I've connected WittyPi2 (an RTC Power Management hat) to my Pi Zero W - but I'm constantly getting failures in the log, to do with the I2C communication:

I2C read 0x01 0x68 0x09 failed (result=), and no more retry
I2C write 0x01 0x68 0x09 21 failed (result=), and no more retry

WittyPi2 runs schedules to start-up and shutdown the Pi at set intervals. The Pi can do one round of shutdown/start-up, but after this point the I2C errors begin. The Pi is running Raspbian Stretch, flashed.

The Pi was bought with pre-soldered headers, and the GPIO pins are all responding how they should - so I don't believe it's a physical problem. I've also tried this on a number of Zero Ws now with the same result. However, this works absolutely fine on my 3B.

Running 'i2cdetect -y 1' in the terminal shows 'UU' in the 68 channel.

I've tried playing around with different things in the /boot/config.txt file (e.g. dtparam=i2c_arm=on), including, as per WittyPi suggestions for the Pi 3, 'enable_uart=1'. I'm still getting I2C read and write errors.

If anybody has any suggestions at all, I'd be very very very grateful! :-)



  • 1
    Why are you trying to write directly to the I2C device when a kernel driver owns it. Use the kernel interface to write to it. (Note: I'm assuming 0x68 is a RTC, sudo hwclock with various operands should read or write t it.)
    – Dougie
    May 27, 2019 at 22:11
  • I have had problems with RPZ as well, not only bad conections, but 2 RPzw DIED after using wittypiMini. I am not sure if the vendor has tested it properly using Rpzw, because I have been in trouble for many many times, and the same unit that burned my rpzw worked fine on Rpi3. Feb 16, 2020 at 4:00

1 Answer 1



  1. WittyPi2 on Pi Zero W Raspbian Stretch - I2C read / write fail

  2. The Pi can do one round of shutdown/start-up, but after this point the I2C errors begin.

  3. However, this works absolutely fine on my 3B.


Well, if WittyPi2 works well with Rpi3B but not RpiZero stretch, then the problem is with RpiZero.

The WittyPi2 user guide says their software is tested with jessie. If your Rpi3 uses jessie, but RpiZerp uses stretch, then it is likely that the software is not compatible with stretch.

One more thing is that the user guide says i2cdetect -y 1 should detect RTC DS3231 address of 0x68 (or also 0x57). If you see UU, then it is likely that you have some DT overlay thing confusing Raspbian.



Witty Pi 2 RTC & Power Management for Raspberry Pi Boards - UUGear CAD $32


WittyPi2 User Manual

The software of Witty Pi 2 has been tested under Raspbian Jessie. Raspbian Wheezy should also work, but it is better to use Jessie as it will be much easier to install Qt 5, which is required by the (optional) GUI of the software.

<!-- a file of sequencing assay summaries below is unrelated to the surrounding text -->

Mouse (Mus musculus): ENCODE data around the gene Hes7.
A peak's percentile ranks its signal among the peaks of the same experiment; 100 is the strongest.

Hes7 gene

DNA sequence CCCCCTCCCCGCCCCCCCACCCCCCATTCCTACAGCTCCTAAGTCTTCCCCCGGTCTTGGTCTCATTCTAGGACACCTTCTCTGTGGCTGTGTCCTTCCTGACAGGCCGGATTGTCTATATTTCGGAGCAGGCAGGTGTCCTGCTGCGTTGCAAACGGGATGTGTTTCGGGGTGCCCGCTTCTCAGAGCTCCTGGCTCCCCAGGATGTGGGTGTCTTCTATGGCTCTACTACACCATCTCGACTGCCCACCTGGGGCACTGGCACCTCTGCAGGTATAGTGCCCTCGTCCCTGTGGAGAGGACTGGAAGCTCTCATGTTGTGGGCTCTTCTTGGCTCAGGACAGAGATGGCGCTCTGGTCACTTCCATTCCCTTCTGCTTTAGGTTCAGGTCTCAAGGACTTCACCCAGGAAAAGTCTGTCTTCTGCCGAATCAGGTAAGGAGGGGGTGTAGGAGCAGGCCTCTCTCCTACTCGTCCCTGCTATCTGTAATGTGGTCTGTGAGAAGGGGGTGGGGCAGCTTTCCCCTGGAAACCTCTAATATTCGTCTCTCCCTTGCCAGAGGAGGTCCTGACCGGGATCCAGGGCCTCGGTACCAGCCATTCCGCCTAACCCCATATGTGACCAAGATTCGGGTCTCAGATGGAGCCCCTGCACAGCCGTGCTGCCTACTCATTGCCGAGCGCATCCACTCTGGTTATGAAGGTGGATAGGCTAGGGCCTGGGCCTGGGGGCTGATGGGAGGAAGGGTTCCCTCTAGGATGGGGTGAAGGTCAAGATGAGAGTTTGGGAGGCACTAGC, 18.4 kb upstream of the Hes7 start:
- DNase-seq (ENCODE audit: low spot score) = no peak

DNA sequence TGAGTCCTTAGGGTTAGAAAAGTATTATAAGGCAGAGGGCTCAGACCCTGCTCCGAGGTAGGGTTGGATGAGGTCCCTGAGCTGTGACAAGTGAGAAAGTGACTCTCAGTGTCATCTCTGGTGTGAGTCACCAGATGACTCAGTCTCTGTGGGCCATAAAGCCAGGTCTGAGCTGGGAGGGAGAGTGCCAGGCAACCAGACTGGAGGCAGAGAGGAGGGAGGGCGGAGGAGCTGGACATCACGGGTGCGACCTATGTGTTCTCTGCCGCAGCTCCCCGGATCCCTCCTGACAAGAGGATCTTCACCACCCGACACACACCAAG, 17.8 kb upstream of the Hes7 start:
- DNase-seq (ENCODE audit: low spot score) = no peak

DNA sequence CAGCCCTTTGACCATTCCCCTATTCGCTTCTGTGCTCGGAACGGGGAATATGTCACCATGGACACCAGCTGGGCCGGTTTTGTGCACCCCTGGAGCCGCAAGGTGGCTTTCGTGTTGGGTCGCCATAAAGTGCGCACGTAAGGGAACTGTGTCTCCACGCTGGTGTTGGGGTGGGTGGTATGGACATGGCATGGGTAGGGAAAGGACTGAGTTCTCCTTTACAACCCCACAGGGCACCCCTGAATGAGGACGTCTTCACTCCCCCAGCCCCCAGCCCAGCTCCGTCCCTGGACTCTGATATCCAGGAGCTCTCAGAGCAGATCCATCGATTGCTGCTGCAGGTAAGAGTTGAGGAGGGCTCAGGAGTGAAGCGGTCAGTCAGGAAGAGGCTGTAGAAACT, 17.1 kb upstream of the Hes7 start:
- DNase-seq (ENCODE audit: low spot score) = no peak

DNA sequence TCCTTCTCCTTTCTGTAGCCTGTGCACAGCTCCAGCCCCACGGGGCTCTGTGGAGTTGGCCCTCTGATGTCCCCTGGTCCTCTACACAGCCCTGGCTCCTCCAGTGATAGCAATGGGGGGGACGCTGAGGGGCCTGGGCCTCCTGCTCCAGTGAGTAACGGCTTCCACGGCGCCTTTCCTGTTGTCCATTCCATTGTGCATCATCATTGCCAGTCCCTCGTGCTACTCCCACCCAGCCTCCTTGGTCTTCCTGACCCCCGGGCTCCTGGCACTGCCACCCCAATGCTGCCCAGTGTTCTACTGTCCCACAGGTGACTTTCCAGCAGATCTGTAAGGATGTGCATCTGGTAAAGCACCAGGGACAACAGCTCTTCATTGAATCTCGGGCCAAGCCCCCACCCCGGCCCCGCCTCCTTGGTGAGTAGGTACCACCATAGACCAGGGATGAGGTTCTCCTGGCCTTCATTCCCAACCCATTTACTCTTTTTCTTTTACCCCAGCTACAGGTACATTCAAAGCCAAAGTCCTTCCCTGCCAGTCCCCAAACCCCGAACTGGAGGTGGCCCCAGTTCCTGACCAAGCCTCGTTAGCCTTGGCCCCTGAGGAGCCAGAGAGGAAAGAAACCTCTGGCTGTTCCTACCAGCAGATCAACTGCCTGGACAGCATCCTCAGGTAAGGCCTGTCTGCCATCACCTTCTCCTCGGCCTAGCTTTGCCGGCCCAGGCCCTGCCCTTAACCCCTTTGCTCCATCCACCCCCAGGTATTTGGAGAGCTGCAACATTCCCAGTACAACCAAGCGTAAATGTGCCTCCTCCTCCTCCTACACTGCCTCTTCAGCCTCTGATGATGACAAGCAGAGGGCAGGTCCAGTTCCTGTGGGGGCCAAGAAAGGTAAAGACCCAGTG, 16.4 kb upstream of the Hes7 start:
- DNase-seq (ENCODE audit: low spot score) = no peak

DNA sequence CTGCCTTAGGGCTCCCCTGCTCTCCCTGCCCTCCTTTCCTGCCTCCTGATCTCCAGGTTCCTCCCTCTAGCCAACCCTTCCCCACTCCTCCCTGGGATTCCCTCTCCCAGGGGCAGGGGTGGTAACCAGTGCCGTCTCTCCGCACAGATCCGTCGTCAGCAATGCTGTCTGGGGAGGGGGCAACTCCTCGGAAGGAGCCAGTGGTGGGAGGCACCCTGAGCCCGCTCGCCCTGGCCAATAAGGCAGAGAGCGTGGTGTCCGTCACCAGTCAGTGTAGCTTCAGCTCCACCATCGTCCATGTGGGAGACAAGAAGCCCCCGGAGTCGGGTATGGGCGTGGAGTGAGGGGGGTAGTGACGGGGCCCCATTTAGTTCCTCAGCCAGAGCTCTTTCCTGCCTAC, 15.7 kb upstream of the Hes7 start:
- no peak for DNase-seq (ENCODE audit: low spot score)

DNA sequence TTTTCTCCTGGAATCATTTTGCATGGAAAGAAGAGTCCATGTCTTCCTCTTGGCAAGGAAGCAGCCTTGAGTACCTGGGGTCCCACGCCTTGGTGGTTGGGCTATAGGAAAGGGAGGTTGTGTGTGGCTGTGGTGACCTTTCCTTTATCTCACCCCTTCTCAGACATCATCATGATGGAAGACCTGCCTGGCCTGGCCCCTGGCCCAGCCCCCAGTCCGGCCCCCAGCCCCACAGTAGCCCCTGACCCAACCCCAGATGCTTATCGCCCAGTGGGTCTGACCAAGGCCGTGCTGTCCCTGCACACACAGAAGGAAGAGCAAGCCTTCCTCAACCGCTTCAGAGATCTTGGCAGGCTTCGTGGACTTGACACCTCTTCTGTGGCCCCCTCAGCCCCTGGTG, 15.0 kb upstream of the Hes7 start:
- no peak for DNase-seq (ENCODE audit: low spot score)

If you have installed the OS with NOOBS, please make sure to skip the boot menu. Otherwise the boot menu will postpone the booting long enough to make Witty Pi 2 think the system is down and then cut the power (so your Raspberry Pi will not boot).

Please notice that sudo is necessary to run this script. This script will automatically do these tasks in sequence:

  1. Enable I2C on your Raspberry Pi

  2. Install i2c-tools, if it is not installed yet

  3. Configure Bluetooth to use mini-UART (Raspberry Pi 3 only)

  4. Install wiringPi, if it is not installed yet

  5. Install Witty Pi programs, if they are not installed yet

  6. Remove fake-hwclock and disable ntpd daemon

  7. Install Qt 5, if it is not installed yet (it is optional, and is for Jessie only) The fake-hwclock package is no longer needed as you have a real hardware clock now. Removing fake-hwclock package can avoid some potential problems (e.g. this one). Also the ntpd daemon should be disabled to avoid corrupting the RTC time. Disabling ntpd will not affect the NTP (Network Time Protocol) time synchronization as Witty Pi software will explicitly query NTP time and then update to system and RTC.

The Qt 5 installation is for the GUI only. If you don?t plan to use it, you can skip this step for now, as Qt 5 installation will take a while.

You will then see a new “wittyPi” directory, and it contains 5 runnable files… viz.:

Software Update/Uninstallation

If you want to update the software to newer version, you don?t have to uninstall it first. Just remove or rename your “wittyPi” directory and repeat the installing process, then you are all set.

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